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The politics of the event seemed limited to the collective show of defiance (and pride obviously) from the lesbian, gay and transgender community. While there was a bit of ranting from the stage occasionally (informing everyone how the police were now much more tolerant towards gays and that allegedly it gay police officers providing the security that day), it was mostly cliche show tunes and camp celebrities. This was even more true elsewhere as the Pride was split between four main official venues and where it was really happening certainly wasn't Trafalgar Square.
The bars around Old Compton Street were rammed and the streets likewise despite the rain and deep puddles. I barely squeezed through and sought sanctuary and the company of females at the womens stage in Romilly Street (although my chances of pulling were slim to say the least). On the way there I witnessed an arrest, a drunk gay guy knocked to the ground by police then thrown into the back of a police van which just seconds before had been a police community outreach info point displaying banners about hate crime. Few people seemed to pay much attention to the incident and the drinking in the surrounding bars unaffected.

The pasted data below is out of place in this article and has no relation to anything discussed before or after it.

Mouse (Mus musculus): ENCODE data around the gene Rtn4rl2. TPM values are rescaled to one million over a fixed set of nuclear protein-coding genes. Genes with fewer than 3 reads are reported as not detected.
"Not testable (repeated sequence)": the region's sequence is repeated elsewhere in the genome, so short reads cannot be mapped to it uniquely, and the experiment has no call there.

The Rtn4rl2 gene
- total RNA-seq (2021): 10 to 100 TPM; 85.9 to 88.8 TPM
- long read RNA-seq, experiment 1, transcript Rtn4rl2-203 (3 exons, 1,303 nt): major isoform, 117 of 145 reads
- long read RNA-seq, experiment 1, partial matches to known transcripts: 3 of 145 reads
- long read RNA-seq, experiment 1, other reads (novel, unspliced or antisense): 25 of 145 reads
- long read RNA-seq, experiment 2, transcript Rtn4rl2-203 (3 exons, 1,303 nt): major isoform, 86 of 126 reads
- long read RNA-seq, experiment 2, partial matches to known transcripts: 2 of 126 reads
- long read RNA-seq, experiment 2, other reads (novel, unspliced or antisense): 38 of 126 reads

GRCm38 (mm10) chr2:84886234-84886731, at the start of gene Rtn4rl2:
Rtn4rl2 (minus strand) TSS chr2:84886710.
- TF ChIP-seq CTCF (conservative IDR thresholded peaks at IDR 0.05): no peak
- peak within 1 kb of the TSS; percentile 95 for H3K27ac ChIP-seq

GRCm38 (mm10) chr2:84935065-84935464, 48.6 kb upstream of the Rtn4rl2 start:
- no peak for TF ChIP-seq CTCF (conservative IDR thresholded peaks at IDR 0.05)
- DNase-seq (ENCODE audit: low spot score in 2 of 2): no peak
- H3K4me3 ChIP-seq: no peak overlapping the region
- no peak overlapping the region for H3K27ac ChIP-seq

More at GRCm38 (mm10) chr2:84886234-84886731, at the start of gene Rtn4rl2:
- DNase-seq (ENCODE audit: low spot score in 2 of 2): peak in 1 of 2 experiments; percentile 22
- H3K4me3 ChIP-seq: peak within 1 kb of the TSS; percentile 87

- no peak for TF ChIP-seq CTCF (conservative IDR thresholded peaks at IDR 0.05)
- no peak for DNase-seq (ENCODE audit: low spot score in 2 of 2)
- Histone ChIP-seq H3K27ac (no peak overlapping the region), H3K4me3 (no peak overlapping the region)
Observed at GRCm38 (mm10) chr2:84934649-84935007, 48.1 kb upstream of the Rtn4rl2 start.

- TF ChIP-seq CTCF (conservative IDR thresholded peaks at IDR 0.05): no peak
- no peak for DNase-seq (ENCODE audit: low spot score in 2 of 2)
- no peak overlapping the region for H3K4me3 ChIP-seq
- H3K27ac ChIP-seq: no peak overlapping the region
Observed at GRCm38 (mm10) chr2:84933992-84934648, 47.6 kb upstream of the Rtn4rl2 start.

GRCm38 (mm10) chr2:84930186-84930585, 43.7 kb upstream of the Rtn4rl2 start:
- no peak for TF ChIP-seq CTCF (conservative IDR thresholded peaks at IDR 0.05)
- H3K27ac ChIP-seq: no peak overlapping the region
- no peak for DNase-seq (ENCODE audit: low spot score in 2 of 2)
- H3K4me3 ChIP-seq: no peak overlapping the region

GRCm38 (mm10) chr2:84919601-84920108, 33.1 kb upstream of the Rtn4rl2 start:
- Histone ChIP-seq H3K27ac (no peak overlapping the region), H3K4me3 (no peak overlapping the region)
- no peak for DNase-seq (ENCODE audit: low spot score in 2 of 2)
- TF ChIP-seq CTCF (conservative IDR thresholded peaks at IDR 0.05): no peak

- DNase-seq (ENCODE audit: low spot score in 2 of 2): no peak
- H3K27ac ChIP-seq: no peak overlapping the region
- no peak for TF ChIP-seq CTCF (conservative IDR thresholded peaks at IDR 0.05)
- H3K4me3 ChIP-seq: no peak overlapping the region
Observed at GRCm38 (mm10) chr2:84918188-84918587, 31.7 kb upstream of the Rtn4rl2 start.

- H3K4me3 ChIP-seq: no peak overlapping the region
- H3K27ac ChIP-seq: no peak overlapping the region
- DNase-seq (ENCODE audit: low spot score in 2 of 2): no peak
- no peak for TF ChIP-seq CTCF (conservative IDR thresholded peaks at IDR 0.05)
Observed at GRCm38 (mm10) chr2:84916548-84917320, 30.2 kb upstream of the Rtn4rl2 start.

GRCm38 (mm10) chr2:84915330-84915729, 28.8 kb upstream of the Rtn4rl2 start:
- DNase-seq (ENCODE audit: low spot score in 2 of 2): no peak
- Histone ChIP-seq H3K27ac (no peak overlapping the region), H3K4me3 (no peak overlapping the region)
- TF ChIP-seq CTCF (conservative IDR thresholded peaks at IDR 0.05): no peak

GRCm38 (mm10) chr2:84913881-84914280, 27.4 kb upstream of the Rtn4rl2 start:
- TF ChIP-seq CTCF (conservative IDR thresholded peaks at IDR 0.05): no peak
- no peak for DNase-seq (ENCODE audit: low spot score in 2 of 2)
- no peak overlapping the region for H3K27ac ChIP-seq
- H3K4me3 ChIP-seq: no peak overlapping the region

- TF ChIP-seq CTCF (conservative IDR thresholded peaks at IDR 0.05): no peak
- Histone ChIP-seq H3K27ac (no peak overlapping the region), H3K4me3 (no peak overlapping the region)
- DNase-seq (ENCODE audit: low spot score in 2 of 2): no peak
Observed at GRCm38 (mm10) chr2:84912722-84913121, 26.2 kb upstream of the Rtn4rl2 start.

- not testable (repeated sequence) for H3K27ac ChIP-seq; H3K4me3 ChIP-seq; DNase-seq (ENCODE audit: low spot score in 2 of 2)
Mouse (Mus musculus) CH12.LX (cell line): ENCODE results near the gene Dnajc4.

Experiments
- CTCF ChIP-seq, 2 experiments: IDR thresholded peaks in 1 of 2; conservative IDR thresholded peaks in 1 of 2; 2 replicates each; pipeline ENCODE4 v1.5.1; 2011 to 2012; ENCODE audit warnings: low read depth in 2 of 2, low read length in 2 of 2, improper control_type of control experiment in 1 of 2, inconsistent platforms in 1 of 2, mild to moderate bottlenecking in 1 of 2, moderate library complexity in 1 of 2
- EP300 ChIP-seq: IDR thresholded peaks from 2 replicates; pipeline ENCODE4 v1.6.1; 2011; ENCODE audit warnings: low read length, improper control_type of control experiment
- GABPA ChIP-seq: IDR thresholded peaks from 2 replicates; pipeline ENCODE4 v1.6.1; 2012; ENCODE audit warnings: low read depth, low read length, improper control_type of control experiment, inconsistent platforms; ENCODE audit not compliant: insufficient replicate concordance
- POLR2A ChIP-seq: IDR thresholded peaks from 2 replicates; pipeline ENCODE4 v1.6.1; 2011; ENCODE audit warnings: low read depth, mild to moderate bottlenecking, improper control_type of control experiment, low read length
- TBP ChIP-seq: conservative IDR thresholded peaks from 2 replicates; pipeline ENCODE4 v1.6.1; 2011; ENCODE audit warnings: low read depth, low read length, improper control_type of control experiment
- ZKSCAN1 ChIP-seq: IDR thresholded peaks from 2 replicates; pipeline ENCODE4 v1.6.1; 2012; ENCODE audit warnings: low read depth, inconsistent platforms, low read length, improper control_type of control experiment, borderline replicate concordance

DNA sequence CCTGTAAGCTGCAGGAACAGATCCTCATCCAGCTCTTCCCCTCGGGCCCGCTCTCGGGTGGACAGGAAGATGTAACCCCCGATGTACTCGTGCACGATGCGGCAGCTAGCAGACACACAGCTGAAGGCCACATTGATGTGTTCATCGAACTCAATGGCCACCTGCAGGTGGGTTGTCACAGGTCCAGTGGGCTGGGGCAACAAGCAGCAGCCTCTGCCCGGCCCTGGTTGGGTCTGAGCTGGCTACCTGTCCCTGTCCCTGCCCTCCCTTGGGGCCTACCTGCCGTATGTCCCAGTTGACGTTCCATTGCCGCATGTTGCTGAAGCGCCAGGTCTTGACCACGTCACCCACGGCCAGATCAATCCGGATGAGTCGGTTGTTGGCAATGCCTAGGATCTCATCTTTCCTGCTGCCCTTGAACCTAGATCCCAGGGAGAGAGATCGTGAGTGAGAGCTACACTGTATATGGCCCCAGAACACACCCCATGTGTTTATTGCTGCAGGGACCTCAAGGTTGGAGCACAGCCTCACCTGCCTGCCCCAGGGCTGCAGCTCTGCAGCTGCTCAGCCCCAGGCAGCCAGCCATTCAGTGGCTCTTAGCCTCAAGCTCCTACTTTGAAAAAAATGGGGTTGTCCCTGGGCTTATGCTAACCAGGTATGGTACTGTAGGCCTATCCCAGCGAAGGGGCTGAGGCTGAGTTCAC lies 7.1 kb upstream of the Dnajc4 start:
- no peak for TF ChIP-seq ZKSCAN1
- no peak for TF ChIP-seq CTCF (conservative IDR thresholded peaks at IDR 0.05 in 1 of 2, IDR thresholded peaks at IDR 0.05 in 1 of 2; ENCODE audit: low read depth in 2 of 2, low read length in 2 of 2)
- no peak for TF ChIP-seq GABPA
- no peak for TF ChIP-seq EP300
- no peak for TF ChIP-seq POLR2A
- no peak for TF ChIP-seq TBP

The prospect of all those pink pounds was clearly exciting more than just the bars and off'ies cashing in on an increasingly thirsty crowd. Corporate sponsorship of the event included everyone's favorite climate criminal's British Airways - despite Pride also being sponsored by our mayor, 'green' Ken.
BA had taken over the whole of Soho Square, imaginatively rebranding it British Airways Square, giving away free champagne to the first 500 people to enter their 'Arrivals Lounge' while their 'cabin crew' encouraged people to enter a prize draw to win flights to Australia and gave out what appeared to be giant inflatable sex toys emblazoned with the words British Airways in case anyone forgot who was paying for this particular chunk of the day's events.
Soho Square, (sorry, I mean British Airways Square) was a quagmire of mud rivaling Glastonbury as week or so earlier. Some people, by now quite drunk, chose to dance in bare feet - others bared more. The mostly male crowd partied hard till British Airways called time at 8pm and chucked everyone out of the square. The sky darkened and the rain turned into a deluge as I made my way home, apparently the only person without an umbrella.